There is growing concern that the seriously damaged buildings near the November earthquake’s epicentre were under-insured or uninsured ̶ an issue predicted by an IAG leader in an Insurance Business report.
Paul Wylie, Hurunui District Council recovery manager, said that while it was early in the insurance process, it seemed that some homeowners, including those who had to rebuild their homes, in Waiau, North Canterbury, were facing significant shortfalls from the Kaikoura quakes.
Waiau, which was near the Kaikoura quake’s epicentre, was heavily impacted by the earthquakes. At least 25 homes in the town need to be rebuilt, while others are in need of major repairs despite emergency work to make them habitable.
“It’s between the owners and their insurance companies and EQC (Earthquake Commission), but anecdotally this is what we understand is emerging,” Wylie told Fairfax Media.
“On the face of it, people took a personal risk and they have to live with the consequences. But it leaves people in a very difficult situation and we’re trying to find out what, if anything, can be done to help them.”
Winton Dalley, Hurunui mayor, acknowledged that there are homeowners without insurance and those who are under-insured, saying: “It’s not a large number, but it’s significant for the people in that position.”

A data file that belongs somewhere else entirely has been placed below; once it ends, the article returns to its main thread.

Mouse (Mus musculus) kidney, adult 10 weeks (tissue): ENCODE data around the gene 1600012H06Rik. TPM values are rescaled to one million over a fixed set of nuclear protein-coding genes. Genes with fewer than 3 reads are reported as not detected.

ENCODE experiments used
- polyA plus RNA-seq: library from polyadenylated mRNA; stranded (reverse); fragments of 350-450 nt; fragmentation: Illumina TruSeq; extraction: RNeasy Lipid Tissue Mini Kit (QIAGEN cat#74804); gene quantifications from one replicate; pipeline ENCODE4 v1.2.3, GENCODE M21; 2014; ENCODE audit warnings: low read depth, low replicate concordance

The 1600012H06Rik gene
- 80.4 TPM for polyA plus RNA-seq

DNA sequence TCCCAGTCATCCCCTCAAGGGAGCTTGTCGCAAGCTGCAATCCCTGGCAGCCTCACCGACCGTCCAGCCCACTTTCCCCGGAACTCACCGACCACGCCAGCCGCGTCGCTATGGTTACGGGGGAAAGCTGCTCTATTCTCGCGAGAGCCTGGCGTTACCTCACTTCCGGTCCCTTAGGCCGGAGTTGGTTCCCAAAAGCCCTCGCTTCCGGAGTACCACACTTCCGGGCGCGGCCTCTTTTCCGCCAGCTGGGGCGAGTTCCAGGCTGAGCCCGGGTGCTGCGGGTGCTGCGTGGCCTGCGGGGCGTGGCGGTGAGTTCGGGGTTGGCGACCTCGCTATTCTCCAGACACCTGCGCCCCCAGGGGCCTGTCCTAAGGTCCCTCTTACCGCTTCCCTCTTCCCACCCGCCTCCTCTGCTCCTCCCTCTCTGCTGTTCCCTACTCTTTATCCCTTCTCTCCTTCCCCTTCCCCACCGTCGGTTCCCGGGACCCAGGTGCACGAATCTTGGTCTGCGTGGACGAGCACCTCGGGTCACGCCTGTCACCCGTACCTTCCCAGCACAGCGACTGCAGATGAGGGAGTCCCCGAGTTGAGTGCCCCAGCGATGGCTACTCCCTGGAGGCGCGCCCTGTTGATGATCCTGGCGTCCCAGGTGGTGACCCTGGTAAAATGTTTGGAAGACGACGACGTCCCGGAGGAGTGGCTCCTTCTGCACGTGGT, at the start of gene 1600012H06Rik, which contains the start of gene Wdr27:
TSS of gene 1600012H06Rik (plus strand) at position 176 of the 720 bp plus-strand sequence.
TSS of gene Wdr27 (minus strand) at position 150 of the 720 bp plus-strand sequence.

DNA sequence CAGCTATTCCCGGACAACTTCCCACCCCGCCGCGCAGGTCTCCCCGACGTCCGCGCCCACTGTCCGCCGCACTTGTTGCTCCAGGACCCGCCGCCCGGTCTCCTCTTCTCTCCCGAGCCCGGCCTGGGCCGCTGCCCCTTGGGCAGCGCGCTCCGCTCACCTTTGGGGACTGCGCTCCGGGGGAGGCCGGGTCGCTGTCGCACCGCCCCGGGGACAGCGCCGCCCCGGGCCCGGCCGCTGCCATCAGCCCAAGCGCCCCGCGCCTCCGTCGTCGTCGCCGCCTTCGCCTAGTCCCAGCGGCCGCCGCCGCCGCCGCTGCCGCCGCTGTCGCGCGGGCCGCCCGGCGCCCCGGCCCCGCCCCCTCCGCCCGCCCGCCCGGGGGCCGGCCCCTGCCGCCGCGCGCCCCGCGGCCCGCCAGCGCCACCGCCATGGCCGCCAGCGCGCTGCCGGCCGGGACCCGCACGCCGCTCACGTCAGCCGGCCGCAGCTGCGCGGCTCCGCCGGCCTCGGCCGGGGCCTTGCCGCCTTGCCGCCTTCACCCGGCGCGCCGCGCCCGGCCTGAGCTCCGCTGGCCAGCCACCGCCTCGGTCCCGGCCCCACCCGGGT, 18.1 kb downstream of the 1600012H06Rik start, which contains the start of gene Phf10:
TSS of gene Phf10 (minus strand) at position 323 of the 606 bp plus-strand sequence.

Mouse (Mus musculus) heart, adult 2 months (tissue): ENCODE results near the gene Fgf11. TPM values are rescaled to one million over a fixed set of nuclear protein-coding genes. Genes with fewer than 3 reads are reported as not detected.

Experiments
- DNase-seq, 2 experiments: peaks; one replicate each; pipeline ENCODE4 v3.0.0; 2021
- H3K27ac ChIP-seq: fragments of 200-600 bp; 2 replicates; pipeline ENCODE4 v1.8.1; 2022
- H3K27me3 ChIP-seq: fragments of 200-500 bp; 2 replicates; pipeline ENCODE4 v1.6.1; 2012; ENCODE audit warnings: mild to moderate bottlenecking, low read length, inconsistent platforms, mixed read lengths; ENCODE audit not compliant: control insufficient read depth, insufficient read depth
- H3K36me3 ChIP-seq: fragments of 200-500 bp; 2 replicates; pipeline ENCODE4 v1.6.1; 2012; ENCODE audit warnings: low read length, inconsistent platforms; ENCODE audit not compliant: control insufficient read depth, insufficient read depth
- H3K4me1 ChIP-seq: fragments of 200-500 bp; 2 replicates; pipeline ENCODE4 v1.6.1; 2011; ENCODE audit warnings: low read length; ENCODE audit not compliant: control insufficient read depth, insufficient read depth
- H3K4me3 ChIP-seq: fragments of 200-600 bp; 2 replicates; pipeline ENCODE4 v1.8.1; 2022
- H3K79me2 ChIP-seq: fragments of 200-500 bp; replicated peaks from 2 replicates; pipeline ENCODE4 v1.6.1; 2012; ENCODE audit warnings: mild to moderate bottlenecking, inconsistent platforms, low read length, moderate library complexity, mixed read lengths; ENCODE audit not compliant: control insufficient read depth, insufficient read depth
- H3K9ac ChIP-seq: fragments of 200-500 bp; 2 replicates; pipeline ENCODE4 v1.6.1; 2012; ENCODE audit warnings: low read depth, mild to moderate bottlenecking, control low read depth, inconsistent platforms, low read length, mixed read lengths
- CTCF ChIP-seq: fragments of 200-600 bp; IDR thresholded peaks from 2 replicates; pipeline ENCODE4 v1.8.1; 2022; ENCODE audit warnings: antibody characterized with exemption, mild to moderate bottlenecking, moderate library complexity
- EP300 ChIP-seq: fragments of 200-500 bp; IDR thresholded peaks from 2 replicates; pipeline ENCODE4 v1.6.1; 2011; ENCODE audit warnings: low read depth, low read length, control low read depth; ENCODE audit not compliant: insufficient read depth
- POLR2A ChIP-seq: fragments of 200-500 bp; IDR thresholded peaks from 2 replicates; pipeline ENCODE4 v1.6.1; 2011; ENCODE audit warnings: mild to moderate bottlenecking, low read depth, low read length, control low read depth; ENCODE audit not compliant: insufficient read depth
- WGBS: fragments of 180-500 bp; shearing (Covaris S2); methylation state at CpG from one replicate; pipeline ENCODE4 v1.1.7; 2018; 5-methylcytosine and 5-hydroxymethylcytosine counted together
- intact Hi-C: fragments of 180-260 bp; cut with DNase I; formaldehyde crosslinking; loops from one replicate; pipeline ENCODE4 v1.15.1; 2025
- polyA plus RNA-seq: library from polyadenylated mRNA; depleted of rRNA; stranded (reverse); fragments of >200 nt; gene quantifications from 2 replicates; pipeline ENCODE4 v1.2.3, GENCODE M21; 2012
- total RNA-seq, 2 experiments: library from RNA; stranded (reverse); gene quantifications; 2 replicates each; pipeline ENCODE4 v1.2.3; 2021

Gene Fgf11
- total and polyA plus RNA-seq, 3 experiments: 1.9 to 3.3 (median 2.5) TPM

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After the Christchurch earthquakes, there has been a shift to sum-insured policies instead of full replacement, prompting warnings about under-estimating rebuild costs, especially in cheaper housing markets.
In Waiau, most homes have rating valuations under $200,000, while some were below $100,000. Other damaged towns, including Cheviot and Ward, also have comparatively inexpensive housing, the report said.
Insurance Council chief executive Tim Grafton said many homeowners do not understand what sum-insured means, and could be caught out.
“People need to understand that ‘sum insured’ is the cost of rebuilding their property, it’s not the current value of the property which may be fairly low,” he said.
Aside from homeowners without sufficient insurance cover, there are also those whose rural properties had damage to land, plant, or outbuildings that may not be insured, Wylie told Fairfax.
A couple of weeks after the Kaikoura quakes, IAG chief risk adviser Karl Armstrong told Insurance Business that while the switch will make things considerably clearer for insurers and reinsurers, it might mean trouble for some customers.
“There’s going to be some horror stories,” he predicted. “But unfortunately the industry’s been telling customers for the past four or five years to use the calculators and this is what we’re going to be looking at.
“Under the new process where people have specified retaining walls, etc. we know exactly what the exposure is. Hopefully most will come out of it OK but I know there will be underinsurance in those communities.”
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